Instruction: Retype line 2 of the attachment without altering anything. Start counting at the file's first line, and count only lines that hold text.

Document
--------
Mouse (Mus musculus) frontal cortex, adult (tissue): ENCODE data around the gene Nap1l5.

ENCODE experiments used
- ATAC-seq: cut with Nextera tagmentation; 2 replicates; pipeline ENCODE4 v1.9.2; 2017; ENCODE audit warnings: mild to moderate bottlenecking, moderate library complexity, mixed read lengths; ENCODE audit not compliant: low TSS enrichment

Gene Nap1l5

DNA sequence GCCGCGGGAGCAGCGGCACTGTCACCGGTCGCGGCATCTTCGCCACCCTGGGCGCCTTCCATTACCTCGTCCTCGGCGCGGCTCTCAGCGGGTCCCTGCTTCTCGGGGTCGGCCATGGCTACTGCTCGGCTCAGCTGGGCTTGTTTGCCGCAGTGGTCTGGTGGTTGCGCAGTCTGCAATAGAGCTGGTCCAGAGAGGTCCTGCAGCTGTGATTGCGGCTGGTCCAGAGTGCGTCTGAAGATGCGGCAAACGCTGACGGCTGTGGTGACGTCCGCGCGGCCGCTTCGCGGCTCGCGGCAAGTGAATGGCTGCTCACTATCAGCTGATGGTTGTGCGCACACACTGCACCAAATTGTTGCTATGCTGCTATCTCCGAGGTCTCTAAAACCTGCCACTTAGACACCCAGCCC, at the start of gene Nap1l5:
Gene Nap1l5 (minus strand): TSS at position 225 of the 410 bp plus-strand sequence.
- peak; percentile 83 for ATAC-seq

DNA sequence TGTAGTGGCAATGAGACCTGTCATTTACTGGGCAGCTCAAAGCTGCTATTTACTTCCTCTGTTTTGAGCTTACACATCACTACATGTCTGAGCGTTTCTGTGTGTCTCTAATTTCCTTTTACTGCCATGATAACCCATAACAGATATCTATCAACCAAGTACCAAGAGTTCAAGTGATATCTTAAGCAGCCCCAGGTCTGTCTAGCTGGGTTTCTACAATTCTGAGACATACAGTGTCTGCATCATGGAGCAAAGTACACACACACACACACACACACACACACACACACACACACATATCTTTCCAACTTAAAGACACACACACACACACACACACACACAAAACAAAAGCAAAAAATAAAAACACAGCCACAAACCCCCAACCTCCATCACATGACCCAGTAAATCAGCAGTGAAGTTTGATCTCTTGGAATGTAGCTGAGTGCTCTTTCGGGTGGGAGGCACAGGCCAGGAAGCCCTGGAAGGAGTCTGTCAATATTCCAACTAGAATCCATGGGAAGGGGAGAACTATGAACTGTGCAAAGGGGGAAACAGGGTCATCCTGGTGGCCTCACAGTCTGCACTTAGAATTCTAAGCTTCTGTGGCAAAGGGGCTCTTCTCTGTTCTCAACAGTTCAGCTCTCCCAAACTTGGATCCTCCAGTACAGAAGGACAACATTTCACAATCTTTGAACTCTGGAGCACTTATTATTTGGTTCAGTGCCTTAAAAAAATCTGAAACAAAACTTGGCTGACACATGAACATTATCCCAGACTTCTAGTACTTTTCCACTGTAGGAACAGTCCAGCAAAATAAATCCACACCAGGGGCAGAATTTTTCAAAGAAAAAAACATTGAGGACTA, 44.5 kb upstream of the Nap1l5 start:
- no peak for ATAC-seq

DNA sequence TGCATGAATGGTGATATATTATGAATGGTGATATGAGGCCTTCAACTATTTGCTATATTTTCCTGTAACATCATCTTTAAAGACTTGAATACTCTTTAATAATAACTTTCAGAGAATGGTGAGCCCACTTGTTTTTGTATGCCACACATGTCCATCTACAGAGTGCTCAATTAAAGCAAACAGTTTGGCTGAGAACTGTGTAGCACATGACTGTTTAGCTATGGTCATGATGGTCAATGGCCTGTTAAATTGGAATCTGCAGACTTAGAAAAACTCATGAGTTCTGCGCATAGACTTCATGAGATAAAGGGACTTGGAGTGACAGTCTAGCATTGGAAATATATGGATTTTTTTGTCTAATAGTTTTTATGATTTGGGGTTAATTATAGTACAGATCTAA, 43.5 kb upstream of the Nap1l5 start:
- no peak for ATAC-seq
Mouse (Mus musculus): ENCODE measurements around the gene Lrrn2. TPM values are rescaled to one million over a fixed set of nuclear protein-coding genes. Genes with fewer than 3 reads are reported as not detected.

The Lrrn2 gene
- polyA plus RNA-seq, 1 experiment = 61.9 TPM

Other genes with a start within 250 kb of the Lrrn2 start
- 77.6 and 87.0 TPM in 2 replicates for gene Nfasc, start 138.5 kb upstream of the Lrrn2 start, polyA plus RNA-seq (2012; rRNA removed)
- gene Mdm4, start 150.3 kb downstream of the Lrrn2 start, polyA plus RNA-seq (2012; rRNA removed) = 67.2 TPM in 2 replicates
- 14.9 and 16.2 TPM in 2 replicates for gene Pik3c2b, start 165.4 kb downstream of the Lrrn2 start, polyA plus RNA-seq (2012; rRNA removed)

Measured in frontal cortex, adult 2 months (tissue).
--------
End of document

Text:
ENCODE experiments used